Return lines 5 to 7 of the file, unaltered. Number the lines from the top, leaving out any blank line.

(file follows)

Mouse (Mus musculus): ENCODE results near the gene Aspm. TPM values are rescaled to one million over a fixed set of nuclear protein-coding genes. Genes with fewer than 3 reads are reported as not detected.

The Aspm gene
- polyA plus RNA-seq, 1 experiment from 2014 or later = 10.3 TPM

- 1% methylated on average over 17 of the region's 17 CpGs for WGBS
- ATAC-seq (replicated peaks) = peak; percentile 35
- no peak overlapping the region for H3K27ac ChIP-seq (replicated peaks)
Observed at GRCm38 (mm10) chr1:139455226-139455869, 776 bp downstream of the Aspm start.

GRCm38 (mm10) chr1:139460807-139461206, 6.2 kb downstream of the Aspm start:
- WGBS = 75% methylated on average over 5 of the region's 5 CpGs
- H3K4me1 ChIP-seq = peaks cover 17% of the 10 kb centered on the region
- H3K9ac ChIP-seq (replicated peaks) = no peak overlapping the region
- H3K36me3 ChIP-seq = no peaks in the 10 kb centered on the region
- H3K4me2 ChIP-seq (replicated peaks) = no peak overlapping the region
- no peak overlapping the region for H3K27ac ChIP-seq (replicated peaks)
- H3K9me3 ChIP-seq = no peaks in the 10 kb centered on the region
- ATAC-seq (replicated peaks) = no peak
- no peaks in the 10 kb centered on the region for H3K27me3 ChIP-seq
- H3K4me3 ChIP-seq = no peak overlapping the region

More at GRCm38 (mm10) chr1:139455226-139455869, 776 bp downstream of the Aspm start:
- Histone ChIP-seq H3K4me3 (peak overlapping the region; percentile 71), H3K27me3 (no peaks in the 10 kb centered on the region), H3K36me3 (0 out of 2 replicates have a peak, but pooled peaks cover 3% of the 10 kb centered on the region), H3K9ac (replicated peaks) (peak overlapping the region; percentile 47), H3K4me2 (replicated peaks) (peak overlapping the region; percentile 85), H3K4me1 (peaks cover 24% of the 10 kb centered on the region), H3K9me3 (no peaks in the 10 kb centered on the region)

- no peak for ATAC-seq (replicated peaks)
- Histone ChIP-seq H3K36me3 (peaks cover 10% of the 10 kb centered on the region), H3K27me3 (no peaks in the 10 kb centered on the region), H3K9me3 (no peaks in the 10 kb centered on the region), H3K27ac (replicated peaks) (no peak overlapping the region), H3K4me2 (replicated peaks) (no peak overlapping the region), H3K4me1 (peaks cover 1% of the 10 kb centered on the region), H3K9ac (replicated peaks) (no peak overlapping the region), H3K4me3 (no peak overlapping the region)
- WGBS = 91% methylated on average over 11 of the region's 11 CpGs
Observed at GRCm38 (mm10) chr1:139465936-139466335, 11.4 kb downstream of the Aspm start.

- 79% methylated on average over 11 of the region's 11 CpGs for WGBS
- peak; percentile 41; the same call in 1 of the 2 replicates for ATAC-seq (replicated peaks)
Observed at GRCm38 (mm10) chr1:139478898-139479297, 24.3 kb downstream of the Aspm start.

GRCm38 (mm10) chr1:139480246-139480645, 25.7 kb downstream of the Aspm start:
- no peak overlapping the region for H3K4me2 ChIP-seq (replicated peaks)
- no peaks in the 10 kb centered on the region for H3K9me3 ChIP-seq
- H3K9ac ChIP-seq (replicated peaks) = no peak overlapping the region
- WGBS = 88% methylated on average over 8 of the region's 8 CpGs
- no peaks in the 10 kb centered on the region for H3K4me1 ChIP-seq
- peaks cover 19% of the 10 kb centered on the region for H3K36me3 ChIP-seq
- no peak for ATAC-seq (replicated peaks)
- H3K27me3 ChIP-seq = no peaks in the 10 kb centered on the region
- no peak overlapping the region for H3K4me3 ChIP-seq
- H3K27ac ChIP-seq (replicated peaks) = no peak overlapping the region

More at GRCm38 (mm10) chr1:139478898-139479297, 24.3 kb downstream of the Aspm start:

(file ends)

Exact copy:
- ATAC-seq (replicated peaks) = peak; percentile 35
- no peak overlapping the region for H3K27ac ChIP-seq (replicated peaks)
Observed at GRCm38 (mm10) chr1:139455226-139455869, 776 bp downstream of the Aspm start.